“There was a group of community members who were clearly very offended by the thought of change and didn’t understand that this wasn’t a group to discuss the idea of if the mascot was a problem. As anger built members looking for change didn’t feel safe and safety was the biggest concern.”
The members of the group do not expect to bring any possible changes to the school board.
The Facebook page to keep the Indian quickly sprang up.
“We started the group because there was another group on Facebook that was trying to change our beloved mascot, the Indians,” said spokeswoman Tammy Coluccio.
“The Indian mascot has been a part of Schoharie for over 70 to 80 years. It is in all our blood if you grew up in Schoharie and went to Schoharie School. I have aunts, uncle, cousins, my mom, and my children who went to Schoharie School from K-12 and have such pride in the Schoharie Indians.”
The mascot honors the Indians that once occupied this Valley, she added.
“The Schoharie name comes from the The Mohawk Tribe and there is a lot of history of Native Americans in this county. There was a Indian tribe known as Schoharie Indians. I looked up the history of Schoharie. The Indian mascot is very beautiful and there is a lot of pride in this community for it.”
Members of the group are fighting to keep the Indian, now and forever.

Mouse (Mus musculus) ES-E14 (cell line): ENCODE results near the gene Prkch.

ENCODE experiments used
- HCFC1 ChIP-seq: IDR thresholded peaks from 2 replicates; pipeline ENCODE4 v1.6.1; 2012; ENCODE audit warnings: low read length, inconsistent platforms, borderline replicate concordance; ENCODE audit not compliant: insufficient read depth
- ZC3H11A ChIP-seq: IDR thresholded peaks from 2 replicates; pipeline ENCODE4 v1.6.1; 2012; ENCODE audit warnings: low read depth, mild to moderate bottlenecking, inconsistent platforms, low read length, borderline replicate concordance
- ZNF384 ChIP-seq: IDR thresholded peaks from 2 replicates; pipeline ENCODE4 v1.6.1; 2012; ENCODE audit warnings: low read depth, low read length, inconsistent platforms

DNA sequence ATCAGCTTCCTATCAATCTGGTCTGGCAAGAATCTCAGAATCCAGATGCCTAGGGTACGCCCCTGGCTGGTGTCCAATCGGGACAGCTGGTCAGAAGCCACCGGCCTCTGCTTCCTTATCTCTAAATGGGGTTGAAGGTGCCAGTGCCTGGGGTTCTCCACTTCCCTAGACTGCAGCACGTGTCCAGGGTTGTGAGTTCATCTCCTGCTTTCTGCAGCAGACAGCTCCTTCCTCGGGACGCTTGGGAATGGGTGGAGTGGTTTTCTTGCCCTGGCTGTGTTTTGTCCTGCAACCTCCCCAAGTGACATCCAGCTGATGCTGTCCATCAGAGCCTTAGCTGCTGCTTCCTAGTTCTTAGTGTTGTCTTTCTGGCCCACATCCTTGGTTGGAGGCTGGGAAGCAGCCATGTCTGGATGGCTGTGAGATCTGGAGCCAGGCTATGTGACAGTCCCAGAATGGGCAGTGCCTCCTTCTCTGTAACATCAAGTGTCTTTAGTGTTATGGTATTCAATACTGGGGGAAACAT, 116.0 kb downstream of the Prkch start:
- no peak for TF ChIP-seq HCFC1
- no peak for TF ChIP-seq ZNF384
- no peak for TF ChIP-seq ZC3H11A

My hope is that it will never get changed. We don't want what was important to us to be erased from Schoharie School. We want our grandchildren and future Schoharie school students and graduates to be able to say they are Schoharie Indians. We want the history of it to be around and not be thrown away because of how people are thinking these days. A lot of people in this group are so proud to be a Schoharie Indian and wear with pride. It's in their blood and hearts.
The group started small but the membership quickly grew, Ms. Coluccio said.
“When I started this group I only started with 54 members (but) by midnight that same day I was up to 625. And the amount of support to keep the Indian has been great
“They all have different reasons to keep it and have talked about memories of being a Schoharie Indian. Its all very emotional, happy and beautiful memories. We are now up to 949 members which is why i love this community. The support and love for this has been great and wonderful.
Ms. Coluccio also feels the alma mater should not be changed.
“I feel the same way about the alma mater. They changed the one word white man to wise man already a while ago. That is the one that they were trying to change. When you sing that you feel the joy and pride in your heart.”